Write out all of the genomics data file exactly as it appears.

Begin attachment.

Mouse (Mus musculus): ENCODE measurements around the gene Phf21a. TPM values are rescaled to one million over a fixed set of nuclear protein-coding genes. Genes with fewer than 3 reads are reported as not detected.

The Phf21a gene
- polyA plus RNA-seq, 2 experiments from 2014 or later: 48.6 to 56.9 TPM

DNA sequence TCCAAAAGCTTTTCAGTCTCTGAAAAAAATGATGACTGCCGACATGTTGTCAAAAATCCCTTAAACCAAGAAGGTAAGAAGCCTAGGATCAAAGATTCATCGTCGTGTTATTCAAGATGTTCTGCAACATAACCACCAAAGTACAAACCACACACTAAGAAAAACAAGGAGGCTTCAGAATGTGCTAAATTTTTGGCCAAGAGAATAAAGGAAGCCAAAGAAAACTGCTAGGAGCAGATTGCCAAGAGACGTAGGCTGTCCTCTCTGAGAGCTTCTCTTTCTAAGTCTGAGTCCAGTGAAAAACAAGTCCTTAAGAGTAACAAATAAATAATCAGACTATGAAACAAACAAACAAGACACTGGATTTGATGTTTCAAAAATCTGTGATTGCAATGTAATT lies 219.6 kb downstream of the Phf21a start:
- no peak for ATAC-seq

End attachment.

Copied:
Mouse (Mus musculus): ENCODE measurements around the gene Phf21a. TPM values are rescaled to one million over a fixed set of nuclear protein-coding genes. Genes with fewer than 3 reads are reported as not detected.

The Phf21a gene
- polyA plus RNA-seq, 2 experiments from 2014 or later: 48.6 to 56.9 TPM

DNA sequence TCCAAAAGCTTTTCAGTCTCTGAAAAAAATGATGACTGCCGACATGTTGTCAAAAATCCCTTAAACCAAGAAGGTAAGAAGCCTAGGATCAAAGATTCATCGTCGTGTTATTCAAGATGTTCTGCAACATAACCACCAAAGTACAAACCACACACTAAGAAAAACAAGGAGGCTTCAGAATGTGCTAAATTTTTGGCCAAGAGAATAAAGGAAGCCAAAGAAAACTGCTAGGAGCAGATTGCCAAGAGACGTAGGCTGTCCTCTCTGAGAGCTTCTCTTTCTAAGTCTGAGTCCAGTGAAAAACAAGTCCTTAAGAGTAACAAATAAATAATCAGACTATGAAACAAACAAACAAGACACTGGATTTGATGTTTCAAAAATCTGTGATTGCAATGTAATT lies 219.6 kb downstream of the Phf21a start:
- no peak for ATAC-seq